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Students Test the Waters of Science
A group of high school students eagerly gathered on the deck of a ship near Astoria last week, but instead of going for a pleasure cruise, they were collecting water samples and taking scientific readings from the Columbia River estuary.
The 12 young scientists were part of a weeklong camp offered by the multi-institutional Center for Coastal Margin Observation & Prediction (CMOP) hosted at Oregon Health & Science University. The camp is designed to motivate students into a career of science or engineering by learning what it was like to be marine scientist.
“Students who attended this camp came in with a limited knowledge of what it means to integrate a systems approach in understanding the ocean and the estuary,” said Dr. Michael Thompson, K-12 coordinator and teacher. “We wanted them to learn about the vast impact the ocean and estuary has on our everyday lives.”
The first part of the week was spent getting hands-on experience with CMOP’s state-of-the-art observation network called SATURN, Science and Technology University Research Network. Students studied the fundamentals of computer forecasting and prediction models using the Virtual Columbia River and Data Explorer.
The students took a break from the computer models to collect water samples from a nearby pond. They took the samples back to a lab at Oregon Health & Science University where they extracted the DNA and RNA to identify the microorganisms present.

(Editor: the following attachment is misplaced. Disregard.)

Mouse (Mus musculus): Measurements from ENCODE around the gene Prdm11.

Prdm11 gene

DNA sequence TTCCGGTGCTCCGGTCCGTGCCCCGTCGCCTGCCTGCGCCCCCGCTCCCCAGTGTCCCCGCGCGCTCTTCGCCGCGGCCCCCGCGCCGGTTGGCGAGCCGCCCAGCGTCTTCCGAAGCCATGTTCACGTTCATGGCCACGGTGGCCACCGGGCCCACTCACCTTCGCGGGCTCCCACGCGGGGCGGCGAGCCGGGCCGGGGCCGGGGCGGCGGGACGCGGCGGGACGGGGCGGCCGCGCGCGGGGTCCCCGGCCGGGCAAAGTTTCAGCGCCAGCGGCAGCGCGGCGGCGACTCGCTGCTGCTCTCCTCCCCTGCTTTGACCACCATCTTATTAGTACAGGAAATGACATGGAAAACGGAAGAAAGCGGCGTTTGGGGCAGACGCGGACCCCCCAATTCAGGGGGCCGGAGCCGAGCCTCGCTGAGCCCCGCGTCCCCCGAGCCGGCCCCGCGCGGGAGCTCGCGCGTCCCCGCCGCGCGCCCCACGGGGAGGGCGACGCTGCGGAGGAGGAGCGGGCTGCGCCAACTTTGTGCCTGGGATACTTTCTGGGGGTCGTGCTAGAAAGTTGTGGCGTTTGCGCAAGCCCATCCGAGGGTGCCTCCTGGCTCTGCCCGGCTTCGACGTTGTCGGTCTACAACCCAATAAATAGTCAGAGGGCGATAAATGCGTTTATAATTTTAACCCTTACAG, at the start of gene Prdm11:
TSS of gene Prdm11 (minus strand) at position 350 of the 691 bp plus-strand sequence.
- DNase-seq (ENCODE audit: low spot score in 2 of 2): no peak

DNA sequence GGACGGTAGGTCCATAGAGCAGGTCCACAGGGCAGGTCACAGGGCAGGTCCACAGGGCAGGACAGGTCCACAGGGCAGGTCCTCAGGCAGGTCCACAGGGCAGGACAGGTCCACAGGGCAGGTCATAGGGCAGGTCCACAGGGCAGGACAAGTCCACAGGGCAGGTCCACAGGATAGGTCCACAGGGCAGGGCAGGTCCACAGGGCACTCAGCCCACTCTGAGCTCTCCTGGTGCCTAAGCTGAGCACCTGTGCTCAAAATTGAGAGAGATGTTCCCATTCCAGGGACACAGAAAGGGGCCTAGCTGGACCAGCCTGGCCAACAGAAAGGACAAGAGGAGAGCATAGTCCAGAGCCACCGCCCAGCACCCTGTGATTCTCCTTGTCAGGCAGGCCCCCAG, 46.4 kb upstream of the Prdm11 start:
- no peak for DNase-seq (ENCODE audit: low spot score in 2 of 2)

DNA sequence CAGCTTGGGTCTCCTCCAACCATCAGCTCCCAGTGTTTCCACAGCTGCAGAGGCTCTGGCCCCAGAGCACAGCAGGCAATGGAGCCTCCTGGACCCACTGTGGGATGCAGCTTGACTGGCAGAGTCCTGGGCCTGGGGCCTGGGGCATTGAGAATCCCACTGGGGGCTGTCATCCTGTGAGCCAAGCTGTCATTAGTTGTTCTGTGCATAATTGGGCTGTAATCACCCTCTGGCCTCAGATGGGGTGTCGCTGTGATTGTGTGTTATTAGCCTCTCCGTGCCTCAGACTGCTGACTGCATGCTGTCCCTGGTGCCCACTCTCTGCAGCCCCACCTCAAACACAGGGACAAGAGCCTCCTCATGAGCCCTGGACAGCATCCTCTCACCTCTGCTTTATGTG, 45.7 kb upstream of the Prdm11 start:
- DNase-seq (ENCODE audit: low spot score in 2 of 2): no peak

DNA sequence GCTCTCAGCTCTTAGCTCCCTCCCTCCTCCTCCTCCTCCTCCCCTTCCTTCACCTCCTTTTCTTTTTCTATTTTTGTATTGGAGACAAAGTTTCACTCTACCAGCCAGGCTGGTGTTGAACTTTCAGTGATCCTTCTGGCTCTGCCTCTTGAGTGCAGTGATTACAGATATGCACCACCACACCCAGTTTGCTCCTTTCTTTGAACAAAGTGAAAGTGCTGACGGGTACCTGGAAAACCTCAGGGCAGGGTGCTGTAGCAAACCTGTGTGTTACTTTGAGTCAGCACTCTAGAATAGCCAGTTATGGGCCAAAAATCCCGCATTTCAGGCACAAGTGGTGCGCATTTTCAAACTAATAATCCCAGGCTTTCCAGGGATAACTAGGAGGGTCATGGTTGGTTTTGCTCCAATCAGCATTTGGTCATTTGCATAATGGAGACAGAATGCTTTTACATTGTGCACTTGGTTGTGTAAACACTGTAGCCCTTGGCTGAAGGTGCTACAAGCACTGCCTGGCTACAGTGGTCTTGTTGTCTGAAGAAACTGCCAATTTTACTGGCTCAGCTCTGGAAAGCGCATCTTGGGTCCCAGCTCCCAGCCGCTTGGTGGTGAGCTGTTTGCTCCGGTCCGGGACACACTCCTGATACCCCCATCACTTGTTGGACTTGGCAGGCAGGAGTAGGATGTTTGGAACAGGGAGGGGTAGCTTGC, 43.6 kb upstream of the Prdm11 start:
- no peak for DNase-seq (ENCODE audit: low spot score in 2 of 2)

Then on Thursday campers traveled to Astoria and boarded the Training Vessel Forerunner. The students were joined by CMOP field team members Michael Wilkin and Jo Goodman to help them collect samples in the estuary with a plankton net and Niskin Bottle. They also took salinity and temperature readings from a CTD instrument. Later the students gathered at Clatsop Community College’s Marine and Environmental Research and Training Station to plot the data collected and examine the specimens in the water samples.
“The camp helped students understand and use real systems science to study the environment in a way they may have not seen before,” Thompson said. “It really opened their eyes to the world of oceanography and estuary science."
Written by Jeff Schilling